While Canary Mission hides behind its well-protected anonymity, pro-Israel students take the blame for its activities, whether or not they were involved.
By Josh Nathan-Kazis | Forward | Aug 3, 2018
We made strategic decisions within our organization about who would be out-facing members and who would be in-facing members, knowing that Canary Mission . . . would have different consequences for different people. — Abby Brook, a leader in both Students for Justice in Palestine and Jewish Voice for Peace at George Washington University
Last December, Andrew Kadi flew to Israel to visit his mother. As he walked through Ben Gurion International Airport, officials pulled him aside and said that the security services wanted to speak with him.
Kadi is among the leaders of a major pro-Palestinian advocacy group, and border authorities always question him when he travels to Israel to see his family. This time, however, something was different.
During his second of what ended up being three interrogations, spanning more than eight hours, Kadi realized that much of what the interrogator knew about him had come from Canary Mission, an anonymously-run online blacklist that tries to frighten pro-Palestinian students and activists into silence by posting dossiers on their politics and personal lives.
Diplomacy as coercion goes against everything American foreign policy stands for.
By Dana Allin and Steven Simon | The New York Times | Sep 17, 2018
Sanctions and deterrence should always be part of the American diplomatic arsenal. But punishment for its own sake is not how the United States traditionally conducts diplomacy. Nor is there much evidence that punishment works — just ask Israel, which has been using it for years to try to wring Palestinian concessions.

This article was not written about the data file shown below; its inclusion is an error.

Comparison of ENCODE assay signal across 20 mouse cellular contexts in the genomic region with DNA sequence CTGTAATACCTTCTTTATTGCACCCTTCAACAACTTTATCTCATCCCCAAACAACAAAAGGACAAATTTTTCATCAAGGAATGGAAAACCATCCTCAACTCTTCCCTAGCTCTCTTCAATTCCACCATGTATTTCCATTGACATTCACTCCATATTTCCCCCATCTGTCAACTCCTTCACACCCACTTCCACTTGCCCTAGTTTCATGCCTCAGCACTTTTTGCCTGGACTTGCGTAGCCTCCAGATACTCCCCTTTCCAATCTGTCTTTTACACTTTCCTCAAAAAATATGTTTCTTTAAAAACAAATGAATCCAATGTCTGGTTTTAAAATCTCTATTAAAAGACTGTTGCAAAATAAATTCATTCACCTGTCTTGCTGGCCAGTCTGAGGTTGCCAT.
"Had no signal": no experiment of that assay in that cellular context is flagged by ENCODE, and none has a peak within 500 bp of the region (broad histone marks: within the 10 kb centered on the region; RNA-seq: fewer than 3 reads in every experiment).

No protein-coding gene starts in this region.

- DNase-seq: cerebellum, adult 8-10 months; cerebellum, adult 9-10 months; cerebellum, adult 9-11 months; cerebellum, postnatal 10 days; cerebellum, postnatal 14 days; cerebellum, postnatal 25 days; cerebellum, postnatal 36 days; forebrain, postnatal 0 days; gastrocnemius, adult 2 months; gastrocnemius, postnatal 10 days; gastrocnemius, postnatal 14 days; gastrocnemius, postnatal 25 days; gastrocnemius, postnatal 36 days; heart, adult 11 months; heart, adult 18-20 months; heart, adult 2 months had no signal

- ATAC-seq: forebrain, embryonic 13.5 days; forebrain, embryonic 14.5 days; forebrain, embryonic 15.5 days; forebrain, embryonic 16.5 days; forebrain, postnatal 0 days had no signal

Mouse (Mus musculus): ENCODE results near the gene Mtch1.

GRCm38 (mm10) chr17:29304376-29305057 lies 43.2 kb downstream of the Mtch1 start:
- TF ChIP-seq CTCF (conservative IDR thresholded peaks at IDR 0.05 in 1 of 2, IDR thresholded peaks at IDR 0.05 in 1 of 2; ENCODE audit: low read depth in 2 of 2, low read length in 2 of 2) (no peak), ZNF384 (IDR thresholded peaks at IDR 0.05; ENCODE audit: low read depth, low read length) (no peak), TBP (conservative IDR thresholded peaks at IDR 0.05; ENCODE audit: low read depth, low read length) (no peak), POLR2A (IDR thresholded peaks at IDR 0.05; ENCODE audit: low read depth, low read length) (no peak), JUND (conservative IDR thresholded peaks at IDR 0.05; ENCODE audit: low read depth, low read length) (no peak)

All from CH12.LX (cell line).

Are President Trump’s advisers checking his worst impulses? From trade to NATO, we’ve been assured that the “adults” in the White House are working quietly to prevent the president from following through on his often erratic foreign policy proclamations.
In fact, many of those advisers are leaving their own mark on American international relations by amplifying the president’s instincts or, in some cases, using the opportunity to advance their own radical agendas. While we focus on the president’s latest utterances, they have been fundamentally altering the direction of United States foreign policy, from one based on cooperation and leadership to one rooted in punishment and domination.
Nowhere is this more clear than in America’s Middle East policy. Last week John Bolton, President Trump’s national security adviser, announced the closing of the Palestine Liberation Organization’s office in Washington; the administration also revoked the visas for the organization’s envoy and his family.
The precise identities of the people and groups behind the new, hard-edged anti-BDS tactics remain hazy, though chinks have begun to appear in the armor.
By Josh Nathan-Kazis | Forward | Aug 2, 2018
The people behind these new tactics are going to great lengths to hide their identities, though they seem to be working in concert with each other. They are conducting surveillance on BDS activists. They are creating anonymous pop-up websites that attack activists and student government representatives. They are hiring top-level political strategists and opposition researchers. And in Canary Mission, they are running a long-term campaign to blacklist student activists.
Strange things started happening at George Washington University this April, as their student government prepared to vote on a resolution supported by pro-Palestinian campus activists.
Anonymous fliers, websites and social media campaigns appeared out of nowhere to attack the student activists. And, on the day of the vote, two adult men, dressed as canaries, showed up to do a weird dance in the lobby of the college building where the student government was set to vote.
It was the canaries that really freaked out Abby Brook, a Jewish GW student active in pro-Palestinian campus groups. “I honestly didn’t believe it at first,” said Brook, who arrived at the building where the canaries were dancing a few minutes after they left. Friends showed her pictures of the two men. One had worn a full-body Tweety Bird costume, his face painted yellow; the other a yellow plague doctor mask with a long, curved beak.